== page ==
Don’t forget travel insurance! I’m a big fan of World Nomads for short-term trips. Protect yourself from possible injury & theft abroad. Read more about why you should always carry travel insurance here.

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More Information

Location: Jökulsárlón, Iceland
Useful Notes: While Jokulsarlon is open year-round, the lagoon is often frozen over in the winter. Due to the summer heat, you’ll see the most icebergs in the summer months as ice calves into the lagoon from the glacier and floats out to sea.
Recommended Guidebook: Lonely Planet Iceland
Suggested Reading: The Little Book Of Hidden People

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Tips for visiting Jokulsarlon lagoon Iceland. More at ExpertVagabond.com
Tips for visiting Jokulsarlon lagoon Iceland. More at ExpertVagabond.com

Have any questions about Jokulsarlon Lagoon in Iceland? What about other suggestions? Drop me a message in the comments below!

Disclosure: Some of the links in this post are “affiliate links.” This means if you click on the link and purchase an item, I will receive an affiliate commission, at no extra cost to you. Regardless, I only recommend products or services I use personally and believe will add value to my readers.

This is a post from The Expert Vagabond adventure blog.

Expert Vagabond

How I Saved Money For Travel (You Don’t Need To Be Rich)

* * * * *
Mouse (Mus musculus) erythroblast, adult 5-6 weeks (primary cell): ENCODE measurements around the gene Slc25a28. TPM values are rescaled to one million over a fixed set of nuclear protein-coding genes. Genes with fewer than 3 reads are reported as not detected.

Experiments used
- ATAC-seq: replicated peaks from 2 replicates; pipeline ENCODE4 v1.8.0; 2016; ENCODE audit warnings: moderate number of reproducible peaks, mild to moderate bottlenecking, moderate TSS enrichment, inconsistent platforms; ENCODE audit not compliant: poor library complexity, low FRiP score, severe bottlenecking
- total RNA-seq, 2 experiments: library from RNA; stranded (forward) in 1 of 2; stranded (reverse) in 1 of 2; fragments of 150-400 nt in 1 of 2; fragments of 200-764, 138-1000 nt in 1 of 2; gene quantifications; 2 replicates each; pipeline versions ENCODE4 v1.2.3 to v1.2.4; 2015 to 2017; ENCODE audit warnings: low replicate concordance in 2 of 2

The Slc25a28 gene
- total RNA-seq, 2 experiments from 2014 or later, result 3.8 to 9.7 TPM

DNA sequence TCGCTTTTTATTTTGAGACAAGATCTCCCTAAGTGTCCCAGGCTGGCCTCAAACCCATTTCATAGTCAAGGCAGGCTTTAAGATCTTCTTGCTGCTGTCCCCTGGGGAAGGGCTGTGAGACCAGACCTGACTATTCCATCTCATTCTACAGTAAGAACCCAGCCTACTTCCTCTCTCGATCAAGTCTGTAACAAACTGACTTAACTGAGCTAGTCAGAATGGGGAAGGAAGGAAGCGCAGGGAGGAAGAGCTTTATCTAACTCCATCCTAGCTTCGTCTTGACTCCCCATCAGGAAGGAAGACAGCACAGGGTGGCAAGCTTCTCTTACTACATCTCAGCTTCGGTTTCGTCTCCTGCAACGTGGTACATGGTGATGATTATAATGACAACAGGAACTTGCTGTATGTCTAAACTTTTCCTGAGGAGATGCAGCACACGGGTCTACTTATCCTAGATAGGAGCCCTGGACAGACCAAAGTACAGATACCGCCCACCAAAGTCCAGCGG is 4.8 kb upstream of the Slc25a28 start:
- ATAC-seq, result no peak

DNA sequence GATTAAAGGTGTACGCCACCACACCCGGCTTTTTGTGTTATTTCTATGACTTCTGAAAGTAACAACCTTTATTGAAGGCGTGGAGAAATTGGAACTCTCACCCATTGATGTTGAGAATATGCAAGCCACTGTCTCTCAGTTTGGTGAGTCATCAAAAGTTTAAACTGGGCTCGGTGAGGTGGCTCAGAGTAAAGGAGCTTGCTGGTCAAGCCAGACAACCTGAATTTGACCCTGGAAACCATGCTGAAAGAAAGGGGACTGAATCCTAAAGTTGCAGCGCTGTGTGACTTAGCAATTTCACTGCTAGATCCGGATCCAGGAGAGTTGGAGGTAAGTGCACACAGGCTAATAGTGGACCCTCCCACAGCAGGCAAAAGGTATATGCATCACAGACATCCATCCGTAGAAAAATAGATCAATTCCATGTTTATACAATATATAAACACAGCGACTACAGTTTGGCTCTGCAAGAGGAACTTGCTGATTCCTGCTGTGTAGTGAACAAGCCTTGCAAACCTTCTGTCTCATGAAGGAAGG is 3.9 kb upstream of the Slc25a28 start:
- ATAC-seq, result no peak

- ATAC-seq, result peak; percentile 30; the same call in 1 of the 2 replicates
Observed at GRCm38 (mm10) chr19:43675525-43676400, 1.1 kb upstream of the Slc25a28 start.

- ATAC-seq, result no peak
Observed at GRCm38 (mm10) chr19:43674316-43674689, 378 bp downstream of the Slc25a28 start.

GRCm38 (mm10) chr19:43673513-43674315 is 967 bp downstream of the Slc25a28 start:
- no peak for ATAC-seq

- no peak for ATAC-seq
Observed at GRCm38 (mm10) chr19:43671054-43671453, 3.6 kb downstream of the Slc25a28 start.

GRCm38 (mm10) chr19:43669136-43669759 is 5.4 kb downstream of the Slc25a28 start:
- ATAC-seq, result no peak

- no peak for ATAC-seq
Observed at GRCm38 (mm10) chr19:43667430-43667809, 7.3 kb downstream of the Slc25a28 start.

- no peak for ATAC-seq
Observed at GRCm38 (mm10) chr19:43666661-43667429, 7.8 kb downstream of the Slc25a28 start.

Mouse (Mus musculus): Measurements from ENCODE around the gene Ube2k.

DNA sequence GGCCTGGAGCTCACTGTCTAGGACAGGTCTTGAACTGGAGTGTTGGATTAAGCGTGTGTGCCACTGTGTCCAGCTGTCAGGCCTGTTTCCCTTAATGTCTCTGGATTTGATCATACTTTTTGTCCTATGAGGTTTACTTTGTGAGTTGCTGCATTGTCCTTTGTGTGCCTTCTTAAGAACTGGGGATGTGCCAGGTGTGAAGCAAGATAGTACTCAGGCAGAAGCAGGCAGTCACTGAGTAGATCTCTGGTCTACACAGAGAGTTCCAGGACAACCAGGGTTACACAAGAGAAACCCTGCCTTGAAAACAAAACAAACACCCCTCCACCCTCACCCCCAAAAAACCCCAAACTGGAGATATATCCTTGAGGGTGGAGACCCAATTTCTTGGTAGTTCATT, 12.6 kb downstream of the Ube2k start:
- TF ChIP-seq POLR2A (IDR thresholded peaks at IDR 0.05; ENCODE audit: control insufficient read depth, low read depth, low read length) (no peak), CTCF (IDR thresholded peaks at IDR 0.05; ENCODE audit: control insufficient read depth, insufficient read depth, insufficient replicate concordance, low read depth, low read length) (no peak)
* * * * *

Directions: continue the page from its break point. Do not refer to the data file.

Save Money For A Trip

How to Save Money for Travel

Travel Tips

Want to travel the world for a while? Or just take an epic vacation? You don’t need to be rich, but you’ll need to get creative about saving money for travel. Here’s how I did it.

There’s a popular myth floating around that travel is an expensive hobby. Certainly people who travel a lot must have rich parents, lucrative lottery winnings, or work high paying jobs… right?

Normal people can’t afford to travel. It’s far too expensive for the rest of us…

Don’t worry, I understand where you’re coming from. I used to think that way too. As an American who didn’t even know what a hostel or GAP year was, I thought international travel was only for the rich and privileged.

But after traveling the world extensively for the past 6 years, I’m here to tell you world travel is possible for the rest of us too.